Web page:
What is the equation of the quadratic graph with a focus of (2, 0) and a directrix of y = −12?

- anonymous

What is the equation of the quadratic graph with a focus of (2, 0) and a directrix of y = −12?

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- schrodinger

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- jdoe0001

|dw:1437691840404:dw| any ideas where those two fellas are in the graph?
can you graph them there?

- anonymous

|dw:1437691171977:dw|

- anonymous

right?

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## More answers

- jdoe0001

yeap
we also know that the vertex is equidistant from both
meaning, the focus point is away from the vertex, the same amount the directrix is away from the vertex
let's call that distance "p"
so, that means the vertex is "half-way" between the focus and directrix
the parabola opens towards the focus, the focus is above the directrix, in this case the parabola opens upwards then
|dw:1437692110933:dw|

- jdoe0001

the distance from the focus to the vertex is 7, the distance from the directrix to the vertex is 7
the parabola is opening upwards, so the distance "p" is positive
the squared variable is the "x" then
now that we know where the vertex coordinates are at, and the "p" distance
then \(\large \begin{array}{llll}
(x-{\color{brown}{ h}})^2=4{\color{purple}{ p}}(y-{\color{blue}{ k}})\\
\end{array}
\qquad
\begin{array}{llll}
vertex\ ({\color{brown}{ h}},{\color{blue}{ k}})\\
{\color{purple}{ p}}=\textit{distance from vertex to }\\
\qquad \textit{ focus or directrix}
\end{array}\)
plug in your values, and solve for "y"

- anonymous

wouldn't the focus be on the x-axis, not the y-axis?
since it is (2,0) not (0,2)

- jdoe0001

hmmmm hold the mayo.. .maybe .... I did mess up there, lemme recheck that

- jdoe0001

|dw:1437692548026:dw|

- jdoe0001

anyhow, the vertex is half-way, so that makes it a 0,-6
and yes, that makes the "p" distance to 6 only
\(\begin{array}{llll}
(x-{\color{brown}{ h}})^2=4{\color{purple}{ p}}(y-{\color{blue}{ k}})\\
\end{array}
\qquad
\begin{array}{llll}
vertex\ ({\color{brown}{ 0}},{\color{blue}{ -6}})\\
{\color{purple}{ 6}}=\textit{distance from vertex to }\\
\qquad \textit{ focus or directrix}
\end{array}\)

- jdoe0001

hmmm wait a sec.. dohh. the x coordinate can't be 0 anyhow hehe one sec

- jdoe0001

|dw:1437692768286:dw| \(\begin{array}{llll}
(x-{\color{brown}{ h}})^2=4{\color{purple}{ p}}(y-{\color{blue}{ k}})\\
\end{array}
\qquad
\begin{array}{llll}
vertex\ ({\color{brown}{ 2}},{\color{blue}{ -6}})\\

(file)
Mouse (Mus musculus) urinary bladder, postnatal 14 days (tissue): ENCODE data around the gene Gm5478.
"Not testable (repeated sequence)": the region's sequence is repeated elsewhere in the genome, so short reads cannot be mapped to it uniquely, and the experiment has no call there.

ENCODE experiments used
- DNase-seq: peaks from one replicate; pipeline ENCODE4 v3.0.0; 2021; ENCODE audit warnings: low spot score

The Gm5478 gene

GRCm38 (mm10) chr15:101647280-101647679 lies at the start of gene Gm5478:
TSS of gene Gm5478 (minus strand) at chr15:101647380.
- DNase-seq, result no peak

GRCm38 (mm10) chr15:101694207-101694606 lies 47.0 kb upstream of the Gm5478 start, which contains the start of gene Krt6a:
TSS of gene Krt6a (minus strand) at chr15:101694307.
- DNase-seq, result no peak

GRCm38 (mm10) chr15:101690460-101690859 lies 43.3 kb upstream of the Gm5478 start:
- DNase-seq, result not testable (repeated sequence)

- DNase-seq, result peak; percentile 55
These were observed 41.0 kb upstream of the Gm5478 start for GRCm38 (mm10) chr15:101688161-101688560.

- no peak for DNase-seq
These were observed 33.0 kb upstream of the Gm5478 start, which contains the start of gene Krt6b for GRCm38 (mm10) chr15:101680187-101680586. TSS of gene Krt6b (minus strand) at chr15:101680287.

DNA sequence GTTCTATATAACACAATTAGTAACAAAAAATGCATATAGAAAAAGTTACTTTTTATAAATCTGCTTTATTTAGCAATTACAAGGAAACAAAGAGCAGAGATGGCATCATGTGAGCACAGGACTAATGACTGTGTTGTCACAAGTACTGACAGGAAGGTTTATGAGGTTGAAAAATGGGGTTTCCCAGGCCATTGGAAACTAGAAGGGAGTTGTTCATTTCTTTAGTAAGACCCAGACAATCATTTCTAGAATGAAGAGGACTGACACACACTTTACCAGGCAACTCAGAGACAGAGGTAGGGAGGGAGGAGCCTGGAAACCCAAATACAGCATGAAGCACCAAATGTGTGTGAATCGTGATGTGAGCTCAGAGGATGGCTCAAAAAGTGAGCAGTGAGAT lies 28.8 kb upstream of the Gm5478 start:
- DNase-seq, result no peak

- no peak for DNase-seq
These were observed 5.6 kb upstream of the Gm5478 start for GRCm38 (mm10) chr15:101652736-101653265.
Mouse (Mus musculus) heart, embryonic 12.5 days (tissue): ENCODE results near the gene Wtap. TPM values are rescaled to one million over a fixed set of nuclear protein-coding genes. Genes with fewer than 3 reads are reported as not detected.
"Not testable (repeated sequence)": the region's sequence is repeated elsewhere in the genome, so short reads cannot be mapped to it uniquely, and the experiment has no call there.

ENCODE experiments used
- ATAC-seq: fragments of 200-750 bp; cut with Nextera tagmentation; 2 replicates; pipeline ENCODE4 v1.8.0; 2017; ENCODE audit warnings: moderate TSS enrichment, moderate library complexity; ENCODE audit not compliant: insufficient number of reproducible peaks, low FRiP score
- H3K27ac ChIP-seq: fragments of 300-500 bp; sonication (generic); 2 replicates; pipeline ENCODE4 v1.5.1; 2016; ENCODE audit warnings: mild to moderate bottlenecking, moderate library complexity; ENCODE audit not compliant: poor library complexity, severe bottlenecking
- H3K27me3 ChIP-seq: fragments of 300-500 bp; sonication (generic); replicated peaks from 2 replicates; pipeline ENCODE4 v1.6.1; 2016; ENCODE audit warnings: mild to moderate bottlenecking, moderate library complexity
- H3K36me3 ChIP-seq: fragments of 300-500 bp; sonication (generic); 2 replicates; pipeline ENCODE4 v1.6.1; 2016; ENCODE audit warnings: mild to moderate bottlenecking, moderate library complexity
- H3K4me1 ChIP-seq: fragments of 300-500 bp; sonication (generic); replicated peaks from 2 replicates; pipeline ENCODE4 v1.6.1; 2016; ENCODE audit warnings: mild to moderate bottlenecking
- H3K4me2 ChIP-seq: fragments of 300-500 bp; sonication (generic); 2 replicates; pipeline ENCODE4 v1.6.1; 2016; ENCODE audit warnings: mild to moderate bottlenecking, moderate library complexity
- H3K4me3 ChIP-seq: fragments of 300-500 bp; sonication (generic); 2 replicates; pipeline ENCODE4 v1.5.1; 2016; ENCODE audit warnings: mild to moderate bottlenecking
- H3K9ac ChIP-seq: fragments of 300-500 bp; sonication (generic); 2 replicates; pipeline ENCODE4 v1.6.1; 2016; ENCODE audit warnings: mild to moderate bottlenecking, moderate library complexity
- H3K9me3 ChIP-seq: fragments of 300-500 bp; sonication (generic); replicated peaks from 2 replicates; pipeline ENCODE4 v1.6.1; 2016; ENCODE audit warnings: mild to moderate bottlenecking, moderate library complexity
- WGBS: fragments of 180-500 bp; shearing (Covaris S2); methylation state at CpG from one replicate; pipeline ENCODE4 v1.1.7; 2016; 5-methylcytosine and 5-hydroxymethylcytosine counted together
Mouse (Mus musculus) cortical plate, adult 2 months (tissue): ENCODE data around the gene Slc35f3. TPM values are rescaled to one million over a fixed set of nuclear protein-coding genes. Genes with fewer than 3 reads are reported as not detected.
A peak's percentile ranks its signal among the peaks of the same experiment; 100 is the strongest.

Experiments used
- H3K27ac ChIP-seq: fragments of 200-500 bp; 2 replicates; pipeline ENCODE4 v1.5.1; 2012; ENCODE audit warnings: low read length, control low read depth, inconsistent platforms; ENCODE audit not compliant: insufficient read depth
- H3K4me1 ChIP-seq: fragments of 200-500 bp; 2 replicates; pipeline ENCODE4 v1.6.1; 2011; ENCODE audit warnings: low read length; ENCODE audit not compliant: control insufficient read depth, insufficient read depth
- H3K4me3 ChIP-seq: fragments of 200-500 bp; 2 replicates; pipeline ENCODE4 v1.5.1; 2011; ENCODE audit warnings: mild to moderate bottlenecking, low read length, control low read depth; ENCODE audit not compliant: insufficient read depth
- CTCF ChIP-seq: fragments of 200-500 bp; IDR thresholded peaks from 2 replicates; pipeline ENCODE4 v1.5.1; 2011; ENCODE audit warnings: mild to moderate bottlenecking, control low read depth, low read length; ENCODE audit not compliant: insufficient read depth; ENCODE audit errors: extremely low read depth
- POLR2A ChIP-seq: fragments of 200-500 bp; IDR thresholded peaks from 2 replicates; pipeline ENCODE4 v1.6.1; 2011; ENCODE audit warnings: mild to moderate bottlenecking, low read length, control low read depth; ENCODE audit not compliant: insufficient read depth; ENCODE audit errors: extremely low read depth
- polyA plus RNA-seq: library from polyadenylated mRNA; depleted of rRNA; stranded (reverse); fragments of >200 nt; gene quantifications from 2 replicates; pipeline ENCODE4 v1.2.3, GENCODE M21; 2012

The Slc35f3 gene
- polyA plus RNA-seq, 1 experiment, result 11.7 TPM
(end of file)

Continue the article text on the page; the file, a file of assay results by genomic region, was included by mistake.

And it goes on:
{\color{purple}{ 6}}=\textit{distance from vertex to }\\
\qquad \textit{ focus or directrix}
\end{array}\)

- anonymous

ok, we have the vertex, now what do we do to get the equation for it

- jdoe0001

just plug in the values in the parabola equation focus form

- anonymous

so it ends up as (x-2)^2 = 4*6(y-(-6))

- jdoe0001

yeap or \(\bf (x-{\color{brown}{ 2}})^2=4{\color{purple}{ (6)}}(y-{\color{blue}{ (-6)}})\implies (x-2)^2=24(y+6)
\\ \quad \\
(x-2)^2=24y+144\implies \cfrac{(x-2)^2-144}{24}=y\)

- anonymous

Is there another way to write that out, because none of the above are answer choices

- jdoe0001

I guess one could distribute the denominator, and end up with \(\cfrac{(x-2)^2-144}{24}=y\implies \cfrac{(x-2)^2}{24}-\cfrac{\cancel{144}}{\cancel{24}}=y\implies \cfrac{(x-2)^2}{24}-6=y\)

- jdoe0001

you could also, expand the squared binomial, and simplify it with the 144, and then distribute the denominator

- anonymous

my anwer choices are x^2-4-35; -x^2+4+35; -1/24x^2+1/6x-35/6; and 1/24x^2-1/6-35/6

- jdoe0001

ok one sec

- jdoe0001

\(\bf \cfrac{(x-2)^2-144}{24}=y\implies \cfrac{[x^2-4x+4]-144}{24}=y
\\ \quad \\
\cfrac{x^2-4x+4-144}{24}=y\implies \cfrac{x^2-4x-140}{24}=y
\\ \quad \\
\cfrac{x^2}{24}-\cfrac{4x}{24}-\cfrac{140}{24}=y\implies
\cfrac{1}{24}x^2-\cfrac{\cancel{4}}{\cancel{24}}x-\cfrac{\cancel{140}}{\cancel{24}}=y\implies ?\)

- anonymous

what?

- jdoe0001

any... thing.. that confuses there?

- anonymous

what happens to the second and third fractions

- jdoe0001

yeah... whatever happens to those? so... simplify them, what do you get for the simplification? or 4/24 and 140/24?

- anonymous

oh, ok. The would simplify to 2/12 and 35/8

- anonymous

sorry 1/6

- jdoe0001

well... 2/12 = 1/6
and.... 140/24 simplifiefs to 35/6
thus \(\bf \cfrac{x^2}{24}-\cfrac{4x}{24}-\cfrac{140}{24}=y\implies
\cfrac{1}{24}x^2-\cfrac{\cancel{4}}{\cancel{24}}x-\cfrac{\cancel{140}}{\cancel{24}}=y
\\ \quad \\
\cfrac{1}{24}x^2-\cfrac{1}{6}x-\cfrac{35}{6}=y\)

- anonymous

oh, ok. Thanks for the help

- jdoe0001

yw

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